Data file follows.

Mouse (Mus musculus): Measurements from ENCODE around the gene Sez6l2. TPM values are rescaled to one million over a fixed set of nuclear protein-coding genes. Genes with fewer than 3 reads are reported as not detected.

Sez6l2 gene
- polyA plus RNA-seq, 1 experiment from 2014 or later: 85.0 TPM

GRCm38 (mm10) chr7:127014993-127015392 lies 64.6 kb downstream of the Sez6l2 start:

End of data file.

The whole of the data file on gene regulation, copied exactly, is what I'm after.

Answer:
Mouse (Mus musculus): Measurements from ENCODE around the gene Sez6l2. TPM values are rescaled to one million over a fixed set of nuclear protein-coding genes. Genes with fewer than 3 reads are reported as not detected.

Sez6l2 gene
- polyA plus RNA-seq, 1 experiment from 2014 or later: 85.0 TPM

GRCm38 (mm10) chr7:127014993-127015392 lies 64.6 kb downstream of the Sez6l2 start: